The last two ConfigFuzz configurations had the string options enabled, but limited to one or two occurrences, respectively.

The experimental setup consisted of Intel-based CPUs with a total of 48 cores, 192 GB of RAM, and Ubuntu 16.04 as an operating system.

To cut to the results, let’s look at three observations from xmllint:

As you can see, these results are very specific to xmllint - to see the results obtained for the other programs, I invite you to take a look at the paper, which can be freely accessed in ACM’s Digital Library. Please see the show notes, we’ve included a link there.

Related Work

Before wrapping this episode, let me tell you about an alternative to fuzzing programs’ arguments.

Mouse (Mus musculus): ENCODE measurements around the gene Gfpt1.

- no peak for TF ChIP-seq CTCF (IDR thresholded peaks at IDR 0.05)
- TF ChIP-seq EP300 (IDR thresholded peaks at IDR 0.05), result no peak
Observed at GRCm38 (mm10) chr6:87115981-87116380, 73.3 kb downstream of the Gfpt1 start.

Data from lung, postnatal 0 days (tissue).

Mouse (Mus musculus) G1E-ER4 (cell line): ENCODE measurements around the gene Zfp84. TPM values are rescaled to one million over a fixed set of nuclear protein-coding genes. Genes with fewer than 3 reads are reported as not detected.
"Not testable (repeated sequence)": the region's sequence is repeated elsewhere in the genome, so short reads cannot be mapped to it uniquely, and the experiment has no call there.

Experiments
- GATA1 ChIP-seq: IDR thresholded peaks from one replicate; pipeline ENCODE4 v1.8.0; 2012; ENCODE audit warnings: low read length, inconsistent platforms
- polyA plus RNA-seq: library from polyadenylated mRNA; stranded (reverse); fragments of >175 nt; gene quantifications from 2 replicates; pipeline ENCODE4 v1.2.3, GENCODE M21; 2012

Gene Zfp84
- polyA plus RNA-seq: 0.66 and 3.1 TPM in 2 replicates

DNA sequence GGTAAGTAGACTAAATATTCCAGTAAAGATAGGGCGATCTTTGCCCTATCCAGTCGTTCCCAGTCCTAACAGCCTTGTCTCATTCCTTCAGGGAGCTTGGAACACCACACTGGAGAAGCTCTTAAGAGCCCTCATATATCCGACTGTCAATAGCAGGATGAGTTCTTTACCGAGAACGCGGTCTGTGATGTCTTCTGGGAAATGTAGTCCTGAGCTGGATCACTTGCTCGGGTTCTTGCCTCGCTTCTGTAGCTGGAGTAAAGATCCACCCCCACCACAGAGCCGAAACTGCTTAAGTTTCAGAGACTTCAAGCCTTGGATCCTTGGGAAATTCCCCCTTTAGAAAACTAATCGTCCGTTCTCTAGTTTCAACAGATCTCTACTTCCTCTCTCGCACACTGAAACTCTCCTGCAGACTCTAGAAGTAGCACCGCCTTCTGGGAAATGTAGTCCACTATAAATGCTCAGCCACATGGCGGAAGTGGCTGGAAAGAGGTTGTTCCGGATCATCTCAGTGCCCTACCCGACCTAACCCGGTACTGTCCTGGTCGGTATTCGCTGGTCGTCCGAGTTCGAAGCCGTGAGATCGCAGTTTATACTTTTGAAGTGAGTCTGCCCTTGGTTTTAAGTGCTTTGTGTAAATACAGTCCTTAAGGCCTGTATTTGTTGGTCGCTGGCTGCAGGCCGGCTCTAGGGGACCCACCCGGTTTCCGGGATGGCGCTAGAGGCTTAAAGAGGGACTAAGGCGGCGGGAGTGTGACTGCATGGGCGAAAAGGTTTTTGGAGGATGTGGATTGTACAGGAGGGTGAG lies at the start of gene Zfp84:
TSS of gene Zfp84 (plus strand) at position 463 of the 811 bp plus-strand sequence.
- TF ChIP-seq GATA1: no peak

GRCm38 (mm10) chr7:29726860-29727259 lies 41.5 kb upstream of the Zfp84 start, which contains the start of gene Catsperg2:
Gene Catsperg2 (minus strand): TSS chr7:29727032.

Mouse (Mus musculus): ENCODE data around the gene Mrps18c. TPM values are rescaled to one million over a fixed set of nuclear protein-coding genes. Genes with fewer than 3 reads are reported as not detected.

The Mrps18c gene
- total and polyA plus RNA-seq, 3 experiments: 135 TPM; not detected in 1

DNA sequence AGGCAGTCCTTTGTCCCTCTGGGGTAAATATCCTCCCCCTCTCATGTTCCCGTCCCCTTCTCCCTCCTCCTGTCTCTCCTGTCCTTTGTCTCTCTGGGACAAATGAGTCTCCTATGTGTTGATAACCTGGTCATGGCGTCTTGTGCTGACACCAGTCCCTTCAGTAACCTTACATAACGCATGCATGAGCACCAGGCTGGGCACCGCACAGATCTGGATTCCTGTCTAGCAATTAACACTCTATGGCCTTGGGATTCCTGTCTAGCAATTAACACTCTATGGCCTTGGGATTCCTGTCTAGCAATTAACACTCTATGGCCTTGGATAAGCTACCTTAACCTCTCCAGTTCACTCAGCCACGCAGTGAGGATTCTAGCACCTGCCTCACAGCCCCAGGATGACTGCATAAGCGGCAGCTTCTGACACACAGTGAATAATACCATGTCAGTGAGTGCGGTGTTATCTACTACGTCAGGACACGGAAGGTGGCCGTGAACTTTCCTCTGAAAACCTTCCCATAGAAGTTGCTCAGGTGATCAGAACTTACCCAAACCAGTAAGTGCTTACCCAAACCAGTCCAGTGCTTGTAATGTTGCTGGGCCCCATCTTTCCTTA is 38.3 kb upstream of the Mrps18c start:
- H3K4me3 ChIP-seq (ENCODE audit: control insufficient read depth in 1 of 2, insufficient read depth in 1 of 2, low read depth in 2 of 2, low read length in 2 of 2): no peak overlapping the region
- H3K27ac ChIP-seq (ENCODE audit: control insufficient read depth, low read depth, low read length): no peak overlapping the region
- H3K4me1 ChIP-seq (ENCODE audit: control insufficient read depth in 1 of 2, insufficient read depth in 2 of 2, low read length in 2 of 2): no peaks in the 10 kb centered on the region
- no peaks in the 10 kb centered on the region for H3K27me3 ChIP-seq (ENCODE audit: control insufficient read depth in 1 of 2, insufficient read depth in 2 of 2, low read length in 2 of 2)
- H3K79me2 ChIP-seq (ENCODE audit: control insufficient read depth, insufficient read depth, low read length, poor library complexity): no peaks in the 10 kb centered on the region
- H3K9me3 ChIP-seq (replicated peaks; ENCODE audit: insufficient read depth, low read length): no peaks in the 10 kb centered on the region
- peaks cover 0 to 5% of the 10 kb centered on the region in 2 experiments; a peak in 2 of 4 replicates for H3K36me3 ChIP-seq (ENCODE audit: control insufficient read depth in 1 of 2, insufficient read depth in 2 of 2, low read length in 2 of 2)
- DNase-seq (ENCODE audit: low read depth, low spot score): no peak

american fuzzy lop has an experimental feature named argv_fuzzing. Compared to ConfigFuzz, it does not require a grammar, thus being capable of detecting security issues in the code parsing the arguments.

However, since development on AFL was discontinued a few years ago , I want to mention that this feature was ported to afl++ too, so you can download the official afl++ Docker image, spin up a container and test this feature by yourself.


Huh, as we reached the end of this episode, let’s see what we were talking about! We started with some core concepts: what is a program, how it interacts with its environment, the configuration and CLI arguments, and our little story with fuzzing and lightning storms.

After that, we've seen the architecture of ConfigFuzz, the solution proposed by the authors, but not before examining the results of the preliminary study. Lastly, we reviewed the results and some related work on arguments’ fuzzing.

This being said, if you have any recommendations for improving this section, please contact us at [email protected]. Until next time!